For many centuries, a ‘trophy’ was simply something taken from one’s enemy – a piece of armour, perhaps, or occasionally even a body part – that was displayed after a battle as a piece of tangible evidence of triumph. This may have been a cup on occasion, but it is difficult to trace any examples of cups designed for the sole purpose of serving as trophies (in particular, for sporting events) until the mid-18th century.
Chalices were given to winners of sporting events in the New World at least as early as the late 1600s. For example, the Kyp Cup (made by silversmith Jesse Kyp), a small, two-handled, sterling cup, was given to the winner of a horse race between two towns in New England circa 1699.
Chalices in particular, are associated with sporting events, and were traditionally made in silver. Winners of horse races, and later boating and early automobile races, were the typical recipients of these trophies.
The title ‘cup’ encompasses a broad spectrum of vessels, from drinking cups and chalices, to two-handled lidded cups, used for ceremonial or presentation purposes (see trophies below for the latter). Inverted-bell-shaped cups on spreading stems, often with covers and impressive finials were popular in the late 15th century.
Steeple cups are a uniquely English style, dating back to the Elizabethan and Stuart periods, between 1590 and the 1630s. These statuesque, egg shaped cups standing on a tall spreading foot have a characteristic obelisk finial embellishing the domed cover. The function of such cups could be either religious, where the cup was used as a chalice, or secular, where the cup was for ornamental purposes.
Small wine cups and/or goblets supported by a stem and foot were fashionable during the 1600s, but by the late 1700s, two handled cups known as ‘porringers’, caudle cups’ or ‘posset pots’ came into vogue. This style of cup continued to develop and by the mid-late 1800s, decorated and ornamented two handled cups of ogee form were produced. A slight variation in style during the 1900s resulted in taller, more majestic pieces, with embossed and chased decoration, establishing the presentation cup in the form we recognise today.
The word ‘trophy’ is derived from the Greek word ‘tropaion’, from the verb ‘troupé’, meaning ‘to rout’, or the Latin word ‘trophaeum’, meaning ‘monument to victory’. The concept of winning an item belonging to your enemy as a trophy was first demonstrated by the Greeks. They displayed their ‘trophies’ of war, which included dead warriors, or entire ships, at the site of victory. The Romans, in a slightly more civilised manner, erected monuments, or special trophies in cities such as Rome in tribute to the victors.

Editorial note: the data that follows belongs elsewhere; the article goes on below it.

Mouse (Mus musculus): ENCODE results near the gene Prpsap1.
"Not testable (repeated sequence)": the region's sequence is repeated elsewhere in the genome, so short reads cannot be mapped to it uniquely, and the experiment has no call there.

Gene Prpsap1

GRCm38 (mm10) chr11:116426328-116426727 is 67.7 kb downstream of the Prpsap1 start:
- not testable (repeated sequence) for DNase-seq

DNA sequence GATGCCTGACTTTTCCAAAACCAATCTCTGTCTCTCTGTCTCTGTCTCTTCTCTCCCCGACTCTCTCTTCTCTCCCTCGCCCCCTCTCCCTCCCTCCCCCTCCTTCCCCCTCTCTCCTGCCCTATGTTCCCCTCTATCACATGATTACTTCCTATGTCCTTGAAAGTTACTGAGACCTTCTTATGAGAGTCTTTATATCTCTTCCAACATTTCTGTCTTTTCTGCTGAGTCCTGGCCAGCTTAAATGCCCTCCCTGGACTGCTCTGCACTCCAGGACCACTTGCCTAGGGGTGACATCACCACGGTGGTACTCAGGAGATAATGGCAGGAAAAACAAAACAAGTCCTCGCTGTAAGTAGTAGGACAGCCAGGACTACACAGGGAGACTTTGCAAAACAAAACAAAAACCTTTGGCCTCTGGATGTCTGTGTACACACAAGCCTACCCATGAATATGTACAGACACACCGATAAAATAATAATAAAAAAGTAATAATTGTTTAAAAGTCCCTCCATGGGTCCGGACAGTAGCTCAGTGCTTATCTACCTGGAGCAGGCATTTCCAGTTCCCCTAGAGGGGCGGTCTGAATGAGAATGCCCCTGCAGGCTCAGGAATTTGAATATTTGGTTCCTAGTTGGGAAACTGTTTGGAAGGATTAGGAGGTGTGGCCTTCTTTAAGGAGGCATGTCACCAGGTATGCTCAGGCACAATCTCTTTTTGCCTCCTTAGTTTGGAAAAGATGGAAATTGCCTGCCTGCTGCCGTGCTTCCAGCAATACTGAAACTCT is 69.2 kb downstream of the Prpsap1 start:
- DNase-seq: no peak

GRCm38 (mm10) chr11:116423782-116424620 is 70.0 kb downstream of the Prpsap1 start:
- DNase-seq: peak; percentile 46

Examples of trophies in the form of silver chalices, or two-handled cups (such as the Kyp Cup) from the late 1600s have been preserved. These kinds of items were presented to winners of sporting events such as horse racing.
Trophies originally had a cup or chalice form, but over time, silver bowls and plates also became acceptable trophies.
A few famous trophies presented today are:
First presented in 1851, the America’s cup is the most prestigious and oldest active trophy in international sailing. It takes the form of an ornate bottomless ewer, crafted in 1848 by Garrad & Co.
The Wimbledon Championships is the oldest tennis tournament in the world, with the first Gentlemen’s Singles competition being held in 1877. The classical silver gilt two-handled cup, with an impressive pineapple finial presented to the men’s singles champion is still presented today. The large sterling silver salver, known as the Venus Rosewater Dish, made by the renowned silversmiths Elkington & Co. was first presented to the winner of the Ladies’ Singles competition in 1886.
The Football Association Challenge Cup competition is the oldest association-based football competition in the world, and was first held in 1871. The present FA Cup trophy is the fourth trophy to be used – the first was stolen (and melted down), the second was sold (and may now be seen at the National Football Museum). The third trophy made in 1911 is too fragile to be used, so a replica was made in 1992, and it is this magnificent sterling silver two handled cup which is still presented today.
Here at AC Silver we have a selection of presentation trophies of a similar style, for example this Sterling Silver Gilt Presentation Cup and Cover which is fitted with two loop handles. This cup was crafted by Charles Frederick Hancock in 1871, coincidentally coinciding with that very first FA Cup Competition!